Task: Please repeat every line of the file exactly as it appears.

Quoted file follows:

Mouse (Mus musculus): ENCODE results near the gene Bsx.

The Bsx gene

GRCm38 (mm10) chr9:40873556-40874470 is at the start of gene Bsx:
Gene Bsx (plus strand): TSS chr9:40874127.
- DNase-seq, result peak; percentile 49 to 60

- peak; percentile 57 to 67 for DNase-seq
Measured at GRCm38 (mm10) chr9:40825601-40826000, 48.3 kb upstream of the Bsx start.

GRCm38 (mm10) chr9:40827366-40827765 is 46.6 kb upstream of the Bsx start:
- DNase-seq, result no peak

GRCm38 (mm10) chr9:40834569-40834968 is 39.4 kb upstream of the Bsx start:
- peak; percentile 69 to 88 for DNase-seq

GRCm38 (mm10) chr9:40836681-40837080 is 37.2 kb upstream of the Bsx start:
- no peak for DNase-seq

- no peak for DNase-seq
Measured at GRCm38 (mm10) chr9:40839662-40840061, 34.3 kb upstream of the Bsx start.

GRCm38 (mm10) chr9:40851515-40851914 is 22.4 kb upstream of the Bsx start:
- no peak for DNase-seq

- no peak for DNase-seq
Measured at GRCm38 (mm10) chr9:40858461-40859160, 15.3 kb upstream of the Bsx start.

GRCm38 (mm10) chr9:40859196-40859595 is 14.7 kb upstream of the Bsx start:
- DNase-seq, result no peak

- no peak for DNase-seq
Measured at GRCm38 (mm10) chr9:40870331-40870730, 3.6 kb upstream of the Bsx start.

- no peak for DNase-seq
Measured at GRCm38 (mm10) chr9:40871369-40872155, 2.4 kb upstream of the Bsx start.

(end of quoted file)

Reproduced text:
Mouse (Mus musculus): ENCODE results near the gene Bsx.

The Bsx gene

GRCm38 (mm10) chr9:40873556-40874470 is at the start of gene Bsx:
Gene Bsx (plus strand): TSS chr9:40874127.
- DNase-seq, result peak; percentile 49 to 60

- peak; percentile 57 to 67 for DNase-seq
Measured at GRCm38 (mm10) chr9:40825601-40826000, 48.3 kb upstream of the Bsx start.

GRCm38 (mm10) chr9:40827366-40827765 is 46.6 kb upstream of the Bsx start:
- DNase-seq, result no peak

GRCm38 (mm10) chr9:40834569-40834968 is 39.4 kb upstream of the Bsx start:
- peak; percentile 69 to 88 for DNase-seq

GRCm38 (mm10) chr9:40836681-40837080 is 37.2 kb upstream of the Bsx start:
- no peak for DNase-seq

- no peak for DNase-seq
Measured at GRCm38 (mm10) chr9:40839662-40840061, 34.3 kb upstream of the Bsx start.

GRCm38 (mm10) chr9:40851515-40851914 is 22.4 kb upstream of the Bsx start:
- no peak for DNase-seq

- no peak for DNase-seq
Measured at GRCm38 (mm10) chr9:40858461-40859160, 15.3 kb upstream of the Bsx start.

GRCm38 (mm10) chr9:40859196-40859595 is 14.7 kb upstream of the Bsx start:
- DNase-seq, result no peak

- no peak for DNase-seq
Measured at GRCm38 (mm10) chr9:40870331-40870730, 3.6 kb upstream of the Bsx start.

- no peak for DNase-seq
Measured at GRCm38 (mm10) chr9:40871369-40872155, 2.4 kb upstream of the Bsx start.